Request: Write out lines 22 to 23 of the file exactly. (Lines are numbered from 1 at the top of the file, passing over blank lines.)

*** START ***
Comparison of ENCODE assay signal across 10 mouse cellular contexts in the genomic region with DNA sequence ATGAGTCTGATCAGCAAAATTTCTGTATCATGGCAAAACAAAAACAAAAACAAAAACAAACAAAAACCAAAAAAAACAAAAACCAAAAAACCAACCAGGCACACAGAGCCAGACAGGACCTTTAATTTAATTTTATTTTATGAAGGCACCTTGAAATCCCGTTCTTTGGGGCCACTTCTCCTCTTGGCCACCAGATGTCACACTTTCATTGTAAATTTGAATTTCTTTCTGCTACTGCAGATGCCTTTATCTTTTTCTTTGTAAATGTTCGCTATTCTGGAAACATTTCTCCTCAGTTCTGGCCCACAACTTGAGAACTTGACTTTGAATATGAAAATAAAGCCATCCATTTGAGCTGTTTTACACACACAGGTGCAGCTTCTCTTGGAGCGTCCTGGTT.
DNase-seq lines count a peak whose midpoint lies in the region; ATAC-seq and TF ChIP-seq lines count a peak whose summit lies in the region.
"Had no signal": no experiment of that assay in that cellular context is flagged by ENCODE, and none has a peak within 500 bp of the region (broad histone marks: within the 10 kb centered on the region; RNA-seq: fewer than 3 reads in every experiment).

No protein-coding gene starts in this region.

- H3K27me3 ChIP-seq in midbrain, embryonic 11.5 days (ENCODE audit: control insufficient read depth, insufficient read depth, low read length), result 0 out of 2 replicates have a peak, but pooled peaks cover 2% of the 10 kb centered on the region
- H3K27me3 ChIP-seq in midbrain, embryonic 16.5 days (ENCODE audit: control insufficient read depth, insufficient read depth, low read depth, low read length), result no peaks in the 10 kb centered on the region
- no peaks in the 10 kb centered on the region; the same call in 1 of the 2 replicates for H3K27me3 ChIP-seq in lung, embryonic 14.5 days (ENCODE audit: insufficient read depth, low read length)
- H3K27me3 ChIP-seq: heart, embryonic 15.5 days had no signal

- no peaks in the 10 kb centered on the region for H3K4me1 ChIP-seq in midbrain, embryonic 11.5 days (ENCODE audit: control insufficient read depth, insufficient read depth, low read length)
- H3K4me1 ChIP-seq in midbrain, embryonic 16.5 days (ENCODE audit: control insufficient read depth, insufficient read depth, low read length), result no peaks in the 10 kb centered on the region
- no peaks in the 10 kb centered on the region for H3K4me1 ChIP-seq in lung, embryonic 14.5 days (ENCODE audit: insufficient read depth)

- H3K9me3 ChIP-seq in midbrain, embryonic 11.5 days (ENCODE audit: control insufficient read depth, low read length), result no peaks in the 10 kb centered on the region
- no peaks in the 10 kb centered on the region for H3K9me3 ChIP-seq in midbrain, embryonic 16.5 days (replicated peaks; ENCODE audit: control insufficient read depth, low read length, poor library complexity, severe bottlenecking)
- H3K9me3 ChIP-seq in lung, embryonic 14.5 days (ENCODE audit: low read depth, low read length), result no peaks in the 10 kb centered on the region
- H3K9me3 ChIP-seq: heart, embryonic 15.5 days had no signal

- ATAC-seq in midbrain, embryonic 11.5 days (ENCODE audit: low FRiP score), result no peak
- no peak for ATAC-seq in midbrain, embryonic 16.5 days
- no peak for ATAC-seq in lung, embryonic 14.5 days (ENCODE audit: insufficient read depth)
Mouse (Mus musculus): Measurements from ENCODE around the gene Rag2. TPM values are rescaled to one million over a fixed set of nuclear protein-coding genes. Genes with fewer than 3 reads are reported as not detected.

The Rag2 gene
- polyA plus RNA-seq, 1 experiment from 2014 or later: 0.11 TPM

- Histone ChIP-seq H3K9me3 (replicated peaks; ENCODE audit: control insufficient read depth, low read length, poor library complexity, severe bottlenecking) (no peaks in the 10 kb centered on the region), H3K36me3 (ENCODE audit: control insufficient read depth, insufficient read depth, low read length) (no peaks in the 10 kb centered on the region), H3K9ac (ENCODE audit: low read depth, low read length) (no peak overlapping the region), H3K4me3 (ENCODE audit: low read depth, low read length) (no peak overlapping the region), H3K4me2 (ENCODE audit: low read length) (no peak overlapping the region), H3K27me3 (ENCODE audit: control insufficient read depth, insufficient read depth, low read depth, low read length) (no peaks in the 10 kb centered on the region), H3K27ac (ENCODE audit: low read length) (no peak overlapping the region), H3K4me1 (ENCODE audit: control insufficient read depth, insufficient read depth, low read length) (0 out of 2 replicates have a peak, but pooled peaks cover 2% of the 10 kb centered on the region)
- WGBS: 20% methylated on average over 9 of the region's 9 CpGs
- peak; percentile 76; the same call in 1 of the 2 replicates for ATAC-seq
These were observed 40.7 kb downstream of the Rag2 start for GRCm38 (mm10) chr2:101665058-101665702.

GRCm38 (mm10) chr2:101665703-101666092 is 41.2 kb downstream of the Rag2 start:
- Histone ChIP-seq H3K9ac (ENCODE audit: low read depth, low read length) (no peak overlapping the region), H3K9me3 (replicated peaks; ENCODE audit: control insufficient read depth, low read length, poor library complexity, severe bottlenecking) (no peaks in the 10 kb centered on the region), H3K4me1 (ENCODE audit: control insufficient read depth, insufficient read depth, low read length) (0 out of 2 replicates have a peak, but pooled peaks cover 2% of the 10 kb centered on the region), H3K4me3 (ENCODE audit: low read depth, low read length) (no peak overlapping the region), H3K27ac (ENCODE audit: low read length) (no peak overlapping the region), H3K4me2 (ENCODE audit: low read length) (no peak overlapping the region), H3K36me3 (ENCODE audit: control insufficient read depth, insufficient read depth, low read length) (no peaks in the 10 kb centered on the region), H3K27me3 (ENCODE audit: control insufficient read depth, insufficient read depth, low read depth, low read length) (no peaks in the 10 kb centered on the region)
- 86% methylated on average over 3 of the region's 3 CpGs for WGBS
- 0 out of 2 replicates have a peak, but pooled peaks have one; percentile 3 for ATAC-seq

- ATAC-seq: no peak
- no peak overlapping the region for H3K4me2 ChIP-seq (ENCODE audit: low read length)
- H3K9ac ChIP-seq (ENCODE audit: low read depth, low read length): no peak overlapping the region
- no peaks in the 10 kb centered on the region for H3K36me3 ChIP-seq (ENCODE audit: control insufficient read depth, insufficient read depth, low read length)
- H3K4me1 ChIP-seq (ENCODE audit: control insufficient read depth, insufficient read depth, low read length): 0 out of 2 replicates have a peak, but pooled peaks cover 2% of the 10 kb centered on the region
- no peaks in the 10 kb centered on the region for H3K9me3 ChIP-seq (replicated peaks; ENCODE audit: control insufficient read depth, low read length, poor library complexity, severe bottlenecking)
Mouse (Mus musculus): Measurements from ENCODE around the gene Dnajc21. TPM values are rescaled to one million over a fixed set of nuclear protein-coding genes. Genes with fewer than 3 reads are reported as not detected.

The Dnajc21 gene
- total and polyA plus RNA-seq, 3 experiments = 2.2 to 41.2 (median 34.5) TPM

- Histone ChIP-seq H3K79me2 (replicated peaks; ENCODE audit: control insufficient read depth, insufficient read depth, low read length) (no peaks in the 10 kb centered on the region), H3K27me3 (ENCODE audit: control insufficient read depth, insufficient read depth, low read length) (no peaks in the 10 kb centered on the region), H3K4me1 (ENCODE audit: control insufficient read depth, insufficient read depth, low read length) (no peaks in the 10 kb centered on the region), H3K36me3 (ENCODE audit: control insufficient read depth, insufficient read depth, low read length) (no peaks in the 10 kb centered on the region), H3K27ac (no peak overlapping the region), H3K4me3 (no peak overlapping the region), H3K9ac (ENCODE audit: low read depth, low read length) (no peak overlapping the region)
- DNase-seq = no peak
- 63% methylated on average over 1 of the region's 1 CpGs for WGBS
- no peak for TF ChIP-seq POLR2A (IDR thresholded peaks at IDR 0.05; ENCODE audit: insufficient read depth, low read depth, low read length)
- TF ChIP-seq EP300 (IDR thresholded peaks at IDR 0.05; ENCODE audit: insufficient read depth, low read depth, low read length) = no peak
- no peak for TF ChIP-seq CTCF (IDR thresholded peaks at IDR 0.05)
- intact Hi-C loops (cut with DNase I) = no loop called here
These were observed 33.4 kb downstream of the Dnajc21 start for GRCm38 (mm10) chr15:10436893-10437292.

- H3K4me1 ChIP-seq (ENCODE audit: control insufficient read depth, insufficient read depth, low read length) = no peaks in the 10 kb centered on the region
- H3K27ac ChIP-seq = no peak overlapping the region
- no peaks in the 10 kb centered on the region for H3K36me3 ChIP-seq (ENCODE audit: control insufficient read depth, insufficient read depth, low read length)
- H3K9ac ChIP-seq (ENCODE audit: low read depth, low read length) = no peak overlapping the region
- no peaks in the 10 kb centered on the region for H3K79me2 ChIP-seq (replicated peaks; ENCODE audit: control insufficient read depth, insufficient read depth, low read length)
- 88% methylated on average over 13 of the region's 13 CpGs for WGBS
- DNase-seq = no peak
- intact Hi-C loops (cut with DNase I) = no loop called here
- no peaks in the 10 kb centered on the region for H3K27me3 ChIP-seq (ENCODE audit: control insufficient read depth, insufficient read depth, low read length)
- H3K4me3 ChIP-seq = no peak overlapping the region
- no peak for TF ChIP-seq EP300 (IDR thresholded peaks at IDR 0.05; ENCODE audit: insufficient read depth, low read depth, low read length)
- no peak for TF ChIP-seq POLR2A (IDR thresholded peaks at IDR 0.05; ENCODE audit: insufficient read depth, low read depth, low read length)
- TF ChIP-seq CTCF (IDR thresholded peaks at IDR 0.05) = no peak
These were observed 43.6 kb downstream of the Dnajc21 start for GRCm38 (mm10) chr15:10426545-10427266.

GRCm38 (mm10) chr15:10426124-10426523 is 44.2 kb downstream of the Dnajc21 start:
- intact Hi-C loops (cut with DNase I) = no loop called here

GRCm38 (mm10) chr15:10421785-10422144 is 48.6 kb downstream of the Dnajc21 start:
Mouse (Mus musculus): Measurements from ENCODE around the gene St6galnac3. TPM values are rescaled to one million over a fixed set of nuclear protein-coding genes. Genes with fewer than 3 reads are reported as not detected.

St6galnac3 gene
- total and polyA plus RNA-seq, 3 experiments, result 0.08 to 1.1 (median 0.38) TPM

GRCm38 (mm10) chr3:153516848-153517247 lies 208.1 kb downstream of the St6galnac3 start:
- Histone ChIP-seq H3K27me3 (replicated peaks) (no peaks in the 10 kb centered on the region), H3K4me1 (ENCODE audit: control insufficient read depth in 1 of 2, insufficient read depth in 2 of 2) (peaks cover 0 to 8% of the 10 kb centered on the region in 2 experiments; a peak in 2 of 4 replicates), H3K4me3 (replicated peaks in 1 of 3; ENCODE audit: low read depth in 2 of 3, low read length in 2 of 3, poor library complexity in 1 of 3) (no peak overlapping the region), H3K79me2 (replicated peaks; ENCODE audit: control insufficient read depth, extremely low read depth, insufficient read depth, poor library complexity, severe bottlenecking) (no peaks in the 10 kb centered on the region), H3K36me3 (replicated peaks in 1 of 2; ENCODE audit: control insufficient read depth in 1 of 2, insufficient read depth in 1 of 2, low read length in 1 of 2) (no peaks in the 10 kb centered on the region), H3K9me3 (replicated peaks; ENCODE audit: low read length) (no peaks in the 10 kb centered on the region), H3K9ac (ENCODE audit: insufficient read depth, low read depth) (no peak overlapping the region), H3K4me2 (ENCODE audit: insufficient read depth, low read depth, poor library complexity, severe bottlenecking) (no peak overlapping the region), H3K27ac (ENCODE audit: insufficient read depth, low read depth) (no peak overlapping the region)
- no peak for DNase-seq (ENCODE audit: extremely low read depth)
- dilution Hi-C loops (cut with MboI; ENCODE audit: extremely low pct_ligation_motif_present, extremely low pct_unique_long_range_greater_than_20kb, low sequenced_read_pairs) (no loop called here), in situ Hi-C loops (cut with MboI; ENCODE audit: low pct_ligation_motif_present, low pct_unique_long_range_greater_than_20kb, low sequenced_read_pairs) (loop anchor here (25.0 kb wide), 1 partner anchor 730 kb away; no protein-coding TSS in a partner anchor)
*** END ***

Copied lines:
- Histone ChIP-seq H3K9me3 (replicated peaks; ENCODE audit: control insufficient read depth, low read length, poor library complexity, severe bottlenecking) (no peaks in the 10 kb centered on the region), H3K36me3 (ENCODE audit: control insufficient read depth, insufficient read depth, low read length) (no peaks in the 10 kb centered on the region), H3K9ac (ENCODE audit: low read depth, low read length) (no peak overlapping the region), H3K4me3 (ENCODE audit: low read depth, low read length) (no peak overlapping the region), H3K4me2 (ENCODE audit: low read length) (no peak overlapping the region), H3K27me3 (ENCODE audit: control insufficient read depth, insufficient read depth, low read depth, low read length) (no peaks in the 10 kb centered on the region), H3K27ac (ENCODE audit: low read length) (no peak overlapping the region), H3K4me1 (ENCODE audit: control insufficient read depth, insufficient read depth, low read length) (0 out of 2 replicates have a peak, but pooled peaks cover 2% of the 10 kb centered on the region)
- WGBS: 20% methylated on average over 9 of the region's 9 CpGs